Although psychologists have been talking about this for several decades, Emotional Intelligence – often shortened to EI – is a relatively new idea in popular culture.
Daniel Goleman who wrote the book which popularised the notion of emotional intelligence said that “There is zero correlation between IQ and emotional empathy… They’re controlled by different parts of the brain”. He proposed that factors other than conventional IQ determine how ‘clever’ we really are.
He defined EI as “the ability to monitor your own and others’ emotions, to discriminate among them, and to use the information to guide your thinking and actions”.
Feelings as well as thoughts
In other words, being able to recognise our feelings as well as our thoughts – and simultaneously to be aware of others’ feelings – are key skills. They enable us to respond more appropriately and empathetically to others, and to gain insight into our own thoughts, feelings, and behaviour.
The relationship factor
And this matters because emotional intelligence is about how people and relationships function, how well we get on with others, and how well we manage stress, pressure and demand.
This is particularly important at work because, in addition to being about how we handle ourselves, EI also affects teamwork, management skills and leadership. Not surprisingly, Emotional Intelligence can have a significant impact on your career.
That’s why it’s vital to understand what it is, and its importance in the workplace.
Emotional Intelligence makes you a better communicator, helps you perform better, enables you to motivate yourself and others, and it even affects how others feel about you; how popular you are.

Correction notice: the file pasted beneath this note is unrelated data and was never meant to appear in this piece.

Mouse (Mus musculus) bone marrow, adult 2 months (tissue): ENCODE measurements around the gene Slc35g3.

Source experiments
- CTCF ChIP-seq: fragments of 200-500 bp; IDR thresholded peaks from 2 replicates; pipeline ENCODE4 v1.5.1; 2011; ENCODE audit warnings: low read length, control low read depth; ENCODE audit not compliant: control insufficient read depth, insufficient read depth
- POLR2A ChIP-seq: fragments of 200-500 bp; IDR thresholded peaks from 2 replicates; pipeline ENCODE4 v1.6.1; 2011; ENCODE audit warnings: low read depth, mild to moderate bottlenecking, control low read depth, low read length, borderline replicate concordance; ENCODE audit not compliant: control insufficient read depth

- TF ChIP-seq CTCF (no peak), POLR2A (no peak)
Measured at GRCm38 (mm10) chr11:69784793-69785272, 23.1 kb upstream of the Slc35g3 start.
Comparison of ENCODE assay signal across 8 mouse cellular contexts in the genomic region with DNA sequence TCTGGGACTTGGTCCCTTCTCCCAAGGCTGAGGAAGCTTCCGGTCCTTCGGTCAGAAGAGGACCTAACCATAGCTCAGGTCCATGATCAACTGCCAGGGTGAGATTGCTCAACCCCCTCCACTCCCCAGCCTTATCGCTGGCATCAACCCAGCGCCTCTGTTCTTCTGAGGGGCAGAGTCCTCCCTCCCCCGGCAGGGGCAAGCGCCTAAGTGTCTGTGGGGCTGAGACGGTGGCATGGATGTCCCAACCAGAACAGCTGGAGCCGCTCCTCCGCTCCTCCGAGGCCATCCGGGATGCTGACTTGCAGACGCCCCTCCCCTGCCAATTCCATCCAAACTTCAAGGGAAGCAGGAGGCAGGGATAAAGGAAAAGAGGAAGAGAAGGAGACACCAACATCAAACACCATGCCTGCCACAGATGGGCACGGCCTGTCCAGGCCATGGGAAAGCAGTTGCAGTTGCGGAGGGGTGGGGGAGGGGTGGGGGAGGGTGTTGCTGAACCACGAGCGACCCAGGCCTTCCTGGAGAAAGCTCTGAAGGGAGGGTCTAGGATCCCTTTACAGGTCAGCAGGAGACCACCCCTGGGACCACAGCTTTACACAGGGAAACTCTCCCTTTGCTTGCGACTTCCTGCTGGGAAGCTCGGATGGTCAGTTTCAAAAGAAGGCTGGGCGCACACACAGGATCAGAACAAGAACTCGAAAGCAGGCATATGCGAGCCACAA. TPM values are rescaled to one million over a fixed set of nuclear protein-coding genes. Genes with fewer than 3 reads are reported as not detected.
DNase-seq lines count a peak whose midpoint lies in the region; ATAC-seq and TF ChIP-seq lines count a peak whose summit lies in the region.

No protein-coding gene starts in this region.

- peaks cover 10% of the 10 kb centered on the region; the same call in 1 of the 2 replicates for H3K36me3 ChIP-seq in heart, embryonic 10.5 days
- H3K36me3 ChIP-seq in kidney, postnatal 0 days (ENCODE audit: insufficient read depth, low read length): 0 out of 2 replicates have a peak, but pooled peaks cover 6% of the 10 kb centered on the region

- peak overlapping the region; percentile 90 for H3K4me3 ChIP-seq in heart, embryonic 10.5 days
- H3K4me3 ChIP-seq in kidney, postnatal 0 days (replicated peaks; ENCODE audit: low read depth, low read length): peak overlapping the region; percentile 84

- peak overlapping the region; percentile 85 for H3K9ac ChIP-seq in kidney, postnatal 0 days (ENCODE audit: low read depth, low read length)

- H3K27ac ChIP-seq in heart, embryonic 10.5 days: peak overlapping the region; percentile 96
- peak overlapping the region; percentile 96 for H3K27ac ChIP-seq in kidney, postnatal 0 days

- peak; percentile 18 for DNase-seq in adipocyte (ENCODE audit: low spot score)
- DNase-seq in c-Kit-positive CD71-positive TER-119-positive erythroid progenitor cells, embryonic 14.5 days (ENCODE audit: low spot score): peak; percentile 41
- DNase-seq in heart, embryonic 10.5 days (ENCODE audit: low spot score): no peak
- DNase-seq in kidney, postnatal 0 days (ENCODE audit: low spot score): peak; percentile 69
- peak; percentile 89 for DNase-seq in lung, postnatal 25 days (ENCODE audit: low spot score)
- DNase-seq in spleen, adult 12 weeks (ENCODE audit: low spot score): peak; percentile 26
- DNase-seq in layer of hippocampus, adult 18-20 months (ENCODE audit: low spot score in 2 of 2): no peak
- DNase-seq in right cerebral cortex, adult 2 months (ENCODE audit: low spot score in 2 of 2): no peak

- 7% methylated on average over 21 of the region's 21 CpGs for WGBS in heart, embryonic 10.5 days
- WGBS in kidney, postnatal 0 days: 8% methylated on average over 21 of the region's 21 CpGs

And it’s not just about individuals. In a broader sense, organisations can be said to be Emotionally Intelligent too.
The EI workplace
While career planning is a personal matter, your development as a person inevitably affects your relationships at work. An Emotionally Intelligent workplace is one where staff are able to develop positive working relationships so they can cooperate together to maximum effectiveness. This can only increase the organisation’s success, and the sense among staff that they are respected, valued and appreciated for their contributions.
And that, of course, starts with individuals being sufficiently self-aware and emotionally competent to function well as part of a cohesive unit, a team.
And you too…
It’s not just about career planning. It goes without saying that the transferable skills of EI can benefit your personal life too.
The impact on happiness, health and prosperity is well established, and Emotional Intelligence even contributes to a person’s levels of satisfaction and contentment.
If you have children or expect to, it’s worth noting that emotionally intelligent parents tend to raise emotionally intelligent children. This makes the whole business of parenting easier and more satisfying and gives the kids a better start in life.